I came across a rather interesting webpage concerning the founding and commemorative activities of Santa Barbara’s GAR post: the Starr King Post #52. Most of the information is typical – dates, names, places…what you might expect. And I particularly enjoyed descriptions of GAR Comrades parading down State Street to the beach. I am a little suspect on the analysis, however, and troubled by the sloppy research. King died in ’64 not ’66. But hey, why pick at the details? The author emphasizes the forgetfulness of the Union veterans suggesting that the former soldiers had long forgotten all war-time issues. Well, I do know that that the Post invited Confederate veterans in the area to participate in some Memorial Day commemorative activities – but it’s a bit of a leap to assume that the old soldiers had left the war behind. Reconciliation and forgetfulness are not the same thing – not at all.

Who knows? Maybe I’m wrong. But it’s worth it to have a look for myself, and a trip to Santa Barbara would be fine and dandy. I’ll be looking closely at any Memorial Day speeches, news articles, and post minutes that I can find. If our friends in Santa Barbara are anything at all like their comrades throughout the rest of the country, I doubt that they forgot much of anything.

With compliments,


General Rosecrans Says Back Up Your Files

BookReaderImages(2)As I work through and organize some of the research I have been doing on Union veterans in Southern California I am reminded that technology can sometimes inexplicably and unexpectedly fail. A couple of summers ago my hard drive crashed and I lost a TON of work on former Union General William Rosecrans. As you all know, he migrated to California after the war and was up to all sorts of things, specifically: politics, land speculation, and veteran organization. I guess I will just move on and do the work again. It won’t be the first time I have had to go back to the archives. Fun fact: the “Genius” at the Apple store said that hard drives have a 100% failure rate. Meaning…your machine is going to die sooner or later. I guess he made a lot of sense – though I never thought it would happen to me.

I moped about my tragic loss for a while this morning but did however come across an old (Cosmic America) blog post that reflected a tiny shred of my Rosecrans research – it had to do with the former general and his relationships with a few ex-Rebels…including Robert E. Lee. Here’s a snippet:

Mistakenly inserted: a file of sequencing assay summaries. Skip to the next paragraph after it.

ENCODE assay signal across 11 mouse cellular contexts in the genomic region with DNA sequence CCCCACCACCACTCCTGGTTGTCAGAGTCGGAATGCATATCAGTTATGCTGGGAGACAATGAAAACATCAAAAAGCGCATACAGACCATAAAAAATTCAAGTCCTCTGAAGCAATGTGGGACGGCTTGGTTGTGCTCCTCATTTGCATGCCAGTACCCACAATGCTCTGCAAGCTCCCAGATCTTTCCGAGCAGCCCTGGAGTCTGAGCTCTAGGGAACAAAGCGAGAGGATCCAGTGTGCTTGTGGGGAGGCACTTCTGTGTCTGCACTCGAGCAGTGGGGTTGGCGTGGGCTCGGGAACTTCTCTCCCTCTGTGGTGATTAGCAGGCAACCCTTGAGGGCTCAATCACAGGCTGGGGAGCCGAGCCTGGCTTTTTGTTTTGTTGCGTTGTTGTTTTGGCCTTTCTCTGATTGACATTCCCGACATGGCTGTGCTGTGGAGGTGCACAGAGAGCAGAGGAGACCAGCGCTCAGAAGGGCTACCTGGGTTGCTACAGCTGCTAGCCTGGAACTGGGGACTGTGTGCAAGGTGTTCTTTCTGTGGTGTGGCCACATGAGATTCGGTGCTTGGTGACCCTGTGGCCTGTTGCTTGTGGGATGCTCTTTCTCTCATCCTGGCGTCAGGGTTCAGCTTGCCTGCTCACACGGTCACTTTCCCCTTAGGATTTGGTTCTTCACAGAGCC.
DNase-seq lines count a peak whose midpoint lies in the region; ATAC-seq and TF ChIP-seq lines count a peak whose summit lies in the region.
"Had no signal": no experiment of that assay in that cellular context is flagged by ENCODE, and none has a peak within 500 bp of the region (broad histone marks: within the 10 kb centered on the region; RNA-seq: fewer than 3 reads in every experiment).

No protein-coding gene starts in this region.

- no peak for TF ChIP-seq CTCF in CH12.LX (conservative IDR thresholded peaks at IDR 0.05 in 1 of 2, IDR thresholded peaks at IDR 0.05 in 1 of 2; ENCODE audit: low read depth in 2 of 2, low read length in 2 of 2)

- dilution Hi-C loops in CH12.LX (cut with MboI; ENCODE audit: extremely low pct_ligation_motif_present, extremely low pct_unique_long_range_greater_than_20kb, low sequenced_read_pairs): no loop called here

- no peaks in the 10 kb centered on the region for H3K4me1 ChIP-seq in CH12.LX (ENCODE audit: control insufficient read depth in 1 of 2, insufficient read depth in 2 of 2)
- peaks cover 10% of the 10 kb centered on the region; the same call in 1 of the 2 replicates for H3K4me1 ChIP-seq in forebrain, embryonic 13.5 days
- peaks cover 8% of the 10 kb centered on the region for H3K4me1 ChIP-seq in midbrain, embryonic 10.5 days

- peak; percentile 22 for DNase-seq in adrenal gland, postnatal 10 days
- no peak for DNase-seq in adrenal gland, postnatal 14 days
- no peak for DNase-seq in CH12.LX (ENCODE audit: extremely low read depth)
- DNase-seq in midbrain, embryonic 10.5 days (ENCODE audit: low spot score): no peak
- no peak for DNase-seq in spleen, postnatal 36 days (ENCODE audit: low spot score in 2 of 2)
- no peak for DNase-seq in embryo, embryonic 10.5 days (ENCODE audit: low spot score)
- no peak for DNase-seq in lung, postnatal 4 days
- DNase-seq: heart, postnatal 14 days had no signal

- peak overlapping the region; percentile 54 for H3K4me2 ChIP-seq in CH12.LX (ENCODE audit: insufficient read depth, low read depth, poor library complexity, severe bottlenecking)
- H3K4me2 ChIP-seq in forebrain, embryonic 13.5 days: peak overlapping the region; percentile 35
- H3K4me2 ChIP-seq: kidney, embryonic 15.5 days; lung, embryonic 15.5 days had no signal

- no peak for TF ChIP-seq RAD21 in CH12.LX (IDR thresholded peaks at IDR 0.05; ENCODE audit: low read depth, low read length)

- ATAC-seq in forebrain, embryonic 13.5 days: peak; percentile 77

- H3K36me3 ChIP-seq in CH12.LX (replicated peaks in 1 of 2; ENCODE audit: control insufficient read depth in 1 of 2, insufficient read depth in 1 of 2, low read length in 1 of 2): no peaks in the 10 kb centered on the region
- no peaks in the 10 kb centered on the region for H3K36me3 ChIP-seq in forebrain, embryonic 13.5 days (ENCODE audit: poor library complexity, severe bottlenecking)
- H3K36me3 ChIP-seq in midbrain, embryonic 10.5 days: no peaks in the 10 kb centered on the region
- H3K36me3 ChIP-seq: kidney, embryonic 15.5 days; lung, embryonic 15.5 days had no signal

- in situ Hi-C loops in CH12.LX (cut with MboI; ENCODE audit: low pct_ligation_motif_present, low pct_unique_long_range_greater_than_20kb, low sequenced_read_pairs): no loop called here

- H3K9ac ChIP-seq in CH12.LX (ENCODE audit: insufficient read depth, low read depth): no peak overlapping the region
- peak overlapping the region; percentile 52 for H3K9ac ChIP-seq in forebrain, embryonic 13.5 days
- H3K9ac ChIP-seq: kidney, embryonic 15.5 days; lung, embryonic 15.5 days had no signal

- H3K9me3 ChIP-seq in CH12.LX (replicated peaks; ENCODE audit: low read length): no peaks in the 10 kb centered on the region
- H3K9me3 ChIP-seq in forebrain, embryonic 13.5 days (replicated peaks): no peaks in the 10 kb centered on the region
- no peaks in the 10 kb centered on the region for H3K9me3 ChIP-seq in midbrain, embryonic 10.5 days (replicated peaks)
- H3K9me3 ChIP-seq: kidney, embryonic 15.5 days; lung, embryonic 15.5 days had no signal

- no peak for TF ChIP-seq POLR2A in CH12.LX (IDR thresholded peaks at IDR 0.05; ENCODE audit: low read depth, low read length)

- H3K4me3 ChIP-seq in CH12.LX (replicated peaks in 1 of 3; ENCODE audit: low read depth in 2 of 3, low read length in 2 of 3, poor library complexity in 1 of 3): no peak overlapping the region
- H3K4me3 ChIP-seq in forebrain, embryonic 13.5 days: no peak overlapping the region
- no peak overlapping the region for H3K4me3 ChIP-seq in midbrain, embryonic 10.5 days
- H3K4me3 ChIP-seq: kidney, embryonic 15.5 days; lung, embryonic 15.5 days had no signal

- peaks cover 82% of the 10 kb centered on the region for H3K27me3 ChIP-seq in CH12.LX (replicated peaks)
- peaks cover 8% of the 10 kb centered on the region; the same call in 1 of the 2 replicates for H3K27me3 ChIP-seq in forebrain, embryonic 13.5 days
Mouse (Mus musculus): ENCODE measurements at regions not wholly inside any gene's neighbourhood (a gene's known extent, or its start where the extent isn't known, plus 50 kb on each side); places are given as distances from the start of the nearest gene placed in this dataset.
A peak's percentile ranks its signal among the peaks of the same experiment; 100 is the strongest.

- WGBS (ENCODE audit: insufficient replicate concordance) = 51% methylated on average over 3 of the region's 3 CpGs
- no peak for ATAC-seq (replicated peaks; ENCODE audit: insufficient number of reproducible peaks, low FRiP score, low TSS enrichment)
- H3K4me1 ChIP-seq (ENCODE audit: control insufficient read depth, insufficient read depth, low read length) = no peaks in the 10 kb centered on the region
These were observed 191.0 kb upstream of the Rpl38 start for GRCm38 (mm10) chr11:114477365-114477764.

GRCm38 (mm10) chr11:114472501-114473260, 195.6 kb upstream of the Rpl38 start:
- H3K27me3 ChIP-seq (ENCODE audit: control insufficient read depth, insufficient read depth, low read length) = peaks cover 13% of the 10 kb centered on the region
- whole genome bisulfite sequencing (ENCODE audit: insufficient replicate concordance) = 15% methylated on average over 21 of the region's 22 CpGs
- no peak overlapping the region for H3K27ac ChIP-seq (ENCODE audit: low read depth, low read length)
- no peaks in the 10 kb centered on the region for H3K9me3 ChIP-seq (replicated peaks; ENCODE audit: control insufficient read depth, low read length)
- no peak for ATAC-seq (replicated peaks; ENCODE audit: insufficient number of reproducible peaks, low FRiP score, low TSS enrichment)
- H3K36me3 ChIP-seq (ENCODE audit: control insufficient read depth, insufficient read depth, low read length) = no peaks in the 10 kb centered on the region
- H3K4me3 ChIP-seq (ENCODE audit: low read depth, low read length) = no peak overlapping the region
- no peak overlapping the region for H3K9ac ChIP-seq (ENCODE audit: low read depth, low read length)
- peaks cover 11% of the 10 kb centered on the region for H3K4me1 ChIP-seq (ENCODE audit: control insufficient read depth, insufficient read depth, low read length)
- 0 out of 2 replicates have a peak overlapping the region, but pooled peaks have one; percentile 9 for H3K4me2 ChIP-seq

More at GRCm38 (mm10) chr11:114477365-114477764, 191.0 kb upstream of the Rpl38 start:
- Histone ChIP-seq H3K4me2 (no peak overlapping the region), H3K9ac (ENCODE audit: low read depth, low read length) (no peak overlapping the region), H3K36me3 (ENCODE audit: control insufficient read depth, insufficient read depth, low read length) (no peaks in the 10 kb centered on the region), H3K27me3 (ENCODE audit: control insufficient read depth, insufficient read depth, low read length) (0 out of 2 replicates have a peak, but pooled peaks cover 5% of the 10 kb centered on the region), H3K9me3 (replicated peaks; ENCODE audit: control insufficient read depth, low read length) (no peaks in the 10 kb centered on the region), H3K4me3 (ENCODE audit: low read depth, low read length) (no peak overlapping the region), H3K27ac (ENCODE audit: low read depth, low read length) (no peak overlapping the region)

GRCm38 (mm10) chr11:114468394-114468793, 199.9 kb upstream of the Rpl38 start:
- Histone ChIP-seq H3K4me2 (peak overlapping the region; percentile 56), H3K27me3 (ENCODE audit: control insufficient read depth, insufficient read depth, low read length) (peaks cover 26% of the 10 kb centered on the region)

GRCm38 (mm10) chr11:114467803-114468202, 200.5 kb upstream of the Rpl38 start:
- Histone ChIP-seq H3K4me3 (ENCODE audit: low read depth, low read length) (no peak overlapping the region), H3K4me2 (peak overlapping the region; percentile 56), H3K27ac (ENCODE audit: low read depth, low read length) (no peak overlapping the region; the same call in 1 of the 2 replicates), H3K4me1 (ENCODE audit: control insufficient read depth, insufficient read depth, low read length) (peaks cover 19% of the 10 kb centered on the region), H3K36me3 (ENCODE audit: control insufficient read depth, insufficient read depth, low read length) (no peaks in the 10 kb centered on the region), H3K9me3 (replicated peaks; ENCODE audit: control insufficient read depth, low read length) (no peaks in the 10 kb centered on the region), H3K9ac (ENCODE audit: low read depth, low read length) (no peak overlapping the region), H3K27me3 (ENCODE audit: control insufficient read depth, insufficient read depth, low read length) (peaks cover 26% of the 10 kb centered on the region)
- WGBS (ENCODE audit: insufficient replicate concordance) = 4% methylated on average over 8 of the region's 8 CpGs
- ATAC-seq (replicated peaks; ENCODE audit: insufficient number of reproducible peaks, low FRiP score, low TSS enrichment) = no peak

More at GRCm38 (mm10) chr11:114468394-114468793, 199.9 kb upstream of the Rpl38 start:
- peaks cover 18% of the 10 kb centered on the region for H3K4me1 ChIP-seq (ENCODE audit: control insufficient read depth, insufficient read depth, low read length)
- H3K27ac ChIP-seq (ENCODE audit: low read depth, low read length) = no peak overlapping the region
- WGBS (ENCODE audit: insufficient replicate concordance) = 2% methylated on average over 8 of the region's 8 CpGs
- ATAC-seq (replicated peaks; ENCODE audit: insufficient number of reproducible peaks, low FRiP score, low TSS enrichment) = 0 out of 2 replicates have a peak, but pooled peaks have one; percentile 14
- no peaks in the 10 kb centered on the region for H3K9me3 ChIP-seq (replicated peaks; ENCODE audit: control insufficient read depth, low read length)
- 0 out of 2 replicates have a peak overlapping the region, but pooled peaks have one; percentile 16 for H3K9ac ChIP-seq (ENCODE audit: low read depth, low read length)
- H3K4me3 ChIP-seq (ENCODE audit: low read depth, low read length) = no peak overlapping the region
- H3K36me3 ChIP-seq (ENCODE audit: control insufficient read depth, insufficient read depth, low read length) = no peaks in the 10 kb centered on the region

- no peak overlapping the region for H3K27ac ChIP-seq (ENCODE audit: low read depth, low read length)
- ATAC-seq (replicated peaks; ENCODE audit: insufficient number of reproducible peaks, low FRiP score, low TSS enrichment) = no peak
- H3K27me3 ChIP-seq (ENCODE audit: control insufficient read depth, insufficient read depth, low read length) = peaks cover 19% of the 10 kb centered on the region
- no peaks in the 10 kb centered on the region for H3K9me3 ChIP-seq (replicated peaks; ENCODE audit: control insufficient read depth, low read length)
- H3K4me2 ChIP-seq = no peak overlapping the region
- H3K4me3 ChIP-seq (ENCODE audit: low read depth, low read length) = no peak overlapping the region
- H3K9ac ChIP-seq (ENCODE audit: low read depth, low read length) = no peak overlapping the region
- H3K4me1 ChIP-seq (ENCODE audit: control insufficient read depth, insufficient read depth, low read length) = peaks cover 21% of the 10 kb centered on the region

[quote]I came across an interesting correspondence in that collection that I thought I would share here. It turns out, General Rosecrans was not in sympathy with the government’s policy towards the southern states in the immediate postwar years. The radical measures enacted for the reconstruction of the South seemed, to him, harsh and vindictive. In August, 1868, he wrote General Robert E. Lee requesting him to confer with leading citizens of the southern states and prepare a statement that would reflect the wishes and sentiments of his people with regard to the future of the South. General Lee’s reply is known as the White Sulphur Springs Letter.

Here is a segment of the letter dated August 26, 1868 – concerning former slaves:

It is true that the people of the South, in common with a large majority of the people of the North & West, are, for obvious reasons, inflexibly opposed to any system of laws which would place the political powers of the country in the hands of the negro race. But this opposition springs from no feeling of enmity, but from a deep seated conviction that at present, the negroes have nether the intelligence nor the other qualifications which are necessary to make them safe depositories of political power. They would inevitably become the victims of demagogues, who for selfish purposes, would mislead them to the serious injury of the public. The great want of the South is peace. The people earnestly desire tranquility & a restoration of the Union. They deprecate disorder and excitement is the most serious obstacle to their prosperity.

RE Lee

This letter is indicative of Lee’s public position on freedmen and the restoration of the Union. Privately he spent his days in bitter reflection. But when he conferred with former enemies on public statements, he often took up this conciliatory tone of moderation.

The collection is rich with others’ response to the letter – published throughout the South. Nathan Bedford Forrest, P. G. T. Beauregard, and John Brown Gordon number among the many former Rebels who wrote Rosecrans in support of both the letter and Rosecrans’s efforts to to initiate correspondence with Lee on the subject. Even Lee himself wrote a brief note of thanks. [/quote]

Anyway…enough reminiscing. Time to back up some files and get back to work. I’ll be heading back to UCLA special collections shortly to dig into the Rosecrans Papers (again). Expect some more juicy tidbits in the near future.

With compliments,